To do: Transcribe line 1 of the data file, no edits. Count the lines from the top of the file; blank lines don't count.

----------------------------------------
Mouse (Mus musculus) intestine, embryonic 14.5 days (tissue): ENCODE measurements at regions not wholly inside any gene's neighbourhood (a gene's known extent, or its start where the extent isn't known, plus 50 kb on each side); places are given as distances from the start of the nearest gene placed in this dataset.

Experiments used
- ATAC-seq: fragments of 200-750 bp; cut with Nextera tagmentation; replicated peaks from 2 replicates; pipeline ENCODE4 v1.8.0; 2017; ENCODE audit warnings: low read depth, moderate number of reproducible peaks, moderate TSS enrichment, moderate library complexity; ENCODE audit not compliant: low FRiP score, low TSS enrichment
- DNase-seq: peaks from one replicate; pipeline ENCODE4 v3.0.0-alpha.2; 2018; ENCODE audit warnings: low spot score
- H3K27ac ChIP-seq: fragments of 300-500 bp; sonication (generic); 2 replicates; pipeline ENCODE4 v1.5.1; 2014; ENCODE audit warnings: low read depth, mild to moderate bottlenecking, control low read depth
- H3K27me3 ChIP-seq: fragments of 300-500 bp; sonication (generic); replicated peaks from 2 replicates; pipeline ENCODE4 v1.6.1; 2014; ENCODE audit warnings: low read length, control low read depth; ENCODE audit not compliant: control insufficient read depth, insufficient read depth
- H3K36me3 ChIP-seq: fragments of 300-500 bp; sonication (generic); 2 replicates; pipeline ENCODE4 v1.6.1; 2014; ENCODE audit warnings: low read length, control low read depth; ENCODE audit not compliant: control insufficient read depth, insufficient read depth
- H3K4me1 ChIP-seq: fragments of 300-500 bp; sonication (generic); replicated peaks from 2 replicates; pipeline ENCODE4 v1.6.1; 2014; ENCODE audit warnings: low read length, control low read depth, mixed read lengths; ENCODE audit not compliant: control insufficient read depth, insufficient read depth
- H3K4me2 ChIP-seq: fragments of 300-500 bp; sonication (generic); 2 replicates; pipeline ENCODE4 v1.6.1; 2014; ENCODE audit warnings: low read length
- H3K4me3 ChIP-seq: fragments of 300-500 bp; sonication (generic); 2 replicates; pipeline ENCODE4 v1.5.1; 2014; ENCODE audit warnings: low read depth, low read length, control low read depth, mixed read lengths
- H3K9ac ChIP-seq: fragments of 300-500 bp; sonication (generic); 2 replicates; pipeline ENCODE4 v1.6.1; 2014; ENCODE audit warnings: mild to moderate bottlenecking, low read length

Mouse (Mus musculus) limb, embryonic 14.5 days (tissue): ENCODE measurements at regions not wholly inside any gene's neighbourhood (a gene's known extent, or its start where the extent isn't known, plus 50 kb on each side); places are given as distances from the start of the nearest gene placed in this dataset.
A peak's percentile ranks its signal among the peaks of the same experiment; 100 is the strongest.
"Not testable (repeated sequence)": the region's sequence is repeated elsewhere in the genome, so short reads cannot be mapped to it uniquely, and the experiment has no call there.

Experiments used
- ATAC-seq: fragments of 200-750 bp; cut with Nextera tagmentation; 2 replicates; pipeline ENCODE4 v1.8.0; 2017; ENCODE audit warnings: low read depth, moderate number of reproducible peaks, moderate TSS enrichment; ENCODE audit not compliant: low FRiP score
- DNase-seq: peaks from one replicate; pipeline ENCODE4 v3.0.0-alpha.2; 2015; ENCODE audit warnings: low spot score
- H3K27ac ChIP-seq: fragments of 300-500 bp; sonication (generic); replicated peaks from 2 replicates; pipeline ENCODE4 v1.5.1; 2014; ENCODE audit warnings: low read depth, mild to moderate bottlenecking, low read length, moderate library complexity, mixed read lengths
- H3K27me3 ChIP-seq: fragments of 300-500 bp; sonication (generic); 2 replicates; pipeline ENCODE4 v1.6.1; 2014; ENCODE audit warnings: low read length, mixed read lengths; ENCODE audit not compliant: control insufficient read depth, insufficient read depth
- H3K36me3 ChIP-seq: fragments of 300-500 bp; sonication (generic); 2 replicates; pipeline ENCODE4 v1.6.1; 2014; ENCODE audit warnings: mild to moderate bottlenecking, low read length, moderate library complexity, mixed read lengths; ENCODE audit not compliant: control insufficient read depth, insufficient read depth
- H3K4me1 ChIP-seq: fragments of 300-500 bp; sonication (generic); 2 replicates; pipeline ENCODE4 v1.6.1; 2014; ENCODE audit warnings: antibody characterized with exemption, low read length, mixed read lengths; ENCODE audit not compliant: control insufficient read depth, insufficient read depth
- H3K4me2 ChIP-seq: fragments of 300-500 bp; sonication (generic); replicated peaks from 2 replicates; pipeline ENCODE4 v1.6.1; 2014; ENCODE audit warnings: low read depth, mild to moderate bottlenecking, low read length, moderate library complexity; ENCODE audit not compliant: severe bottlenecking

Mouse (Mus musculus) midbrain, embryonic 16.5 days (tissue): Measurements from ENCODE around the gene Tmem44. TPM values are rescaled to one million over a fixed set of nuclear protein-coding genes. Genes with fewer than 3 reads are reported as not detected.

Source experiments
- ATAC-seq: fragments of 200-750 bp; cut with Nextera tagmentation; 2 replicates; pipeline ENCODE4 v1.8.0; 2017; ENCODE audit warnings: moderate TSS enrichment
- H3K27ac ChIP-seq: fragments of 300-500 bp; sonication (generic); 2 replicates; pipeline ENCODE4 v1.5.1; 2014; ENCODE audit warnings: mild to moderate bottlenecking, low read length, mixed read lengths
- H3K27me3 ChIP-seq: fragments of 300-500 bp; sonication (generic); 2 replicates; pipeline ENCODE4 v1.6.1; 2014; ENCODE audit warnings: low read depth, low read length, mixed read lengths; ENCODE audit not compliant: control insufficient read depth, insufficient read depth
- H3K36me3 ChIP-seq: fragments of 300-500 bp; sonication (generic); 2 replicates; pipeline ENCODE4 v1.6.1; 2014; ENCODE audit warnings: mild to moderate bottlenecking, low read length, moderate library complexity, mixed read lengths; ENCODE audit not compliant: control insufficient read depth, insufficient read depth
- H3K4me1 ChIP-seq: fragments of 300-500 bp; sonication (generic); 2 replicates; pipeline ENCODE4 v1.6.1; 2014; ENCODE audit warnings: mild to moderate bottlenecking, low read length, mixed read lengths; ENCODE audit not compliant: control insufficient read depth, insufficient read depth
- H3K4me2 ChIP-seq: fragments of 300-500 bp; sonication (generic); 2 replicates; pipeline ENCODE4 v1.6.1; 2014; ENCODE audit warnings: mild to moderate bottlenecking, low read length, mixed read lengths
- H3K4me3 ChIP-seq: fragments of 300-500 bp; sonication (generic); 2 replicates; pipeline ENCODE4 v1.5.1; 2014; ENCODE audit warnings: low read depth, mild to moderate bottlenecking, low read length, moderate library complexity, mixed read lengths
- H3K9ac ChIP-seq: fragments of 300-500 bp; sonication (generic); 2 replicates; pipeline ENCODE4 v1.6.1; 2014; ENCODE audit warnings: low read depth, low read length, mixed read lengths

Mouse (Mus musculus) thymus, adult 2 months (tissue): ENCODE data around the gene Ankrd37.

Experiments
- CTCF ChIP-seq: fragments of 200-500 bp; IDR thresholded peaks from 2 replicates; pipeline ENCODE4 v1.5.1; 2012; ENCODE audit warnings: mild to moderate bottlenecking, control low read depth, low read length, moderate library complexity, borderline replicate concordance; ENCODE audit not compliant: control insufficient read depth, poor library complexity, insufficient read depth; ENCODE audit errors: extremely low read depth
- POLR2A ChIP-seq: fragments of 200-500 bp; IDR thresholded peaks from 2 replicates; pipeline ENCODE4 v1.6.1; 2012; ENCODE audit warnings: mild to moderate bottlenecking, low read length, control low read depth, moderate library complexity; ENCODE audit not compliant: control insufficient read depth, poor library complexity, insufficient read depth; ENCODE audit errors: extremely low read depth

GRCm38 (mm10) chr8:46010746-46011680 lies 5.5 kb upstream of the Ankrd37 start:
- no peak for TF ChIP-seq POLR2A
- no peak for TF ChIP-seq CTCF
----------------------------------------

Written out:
Mouse (Mus musculus) intestine, embryonic 14.5 days (tissue): ENCODE measurements at regions not wholly inside any gene's neighbourhood (a gene's known extent, or its start where the extent isn't known, plus 50 kb on each side); places are given as distances from the start of the nearest gene placed in this dataset.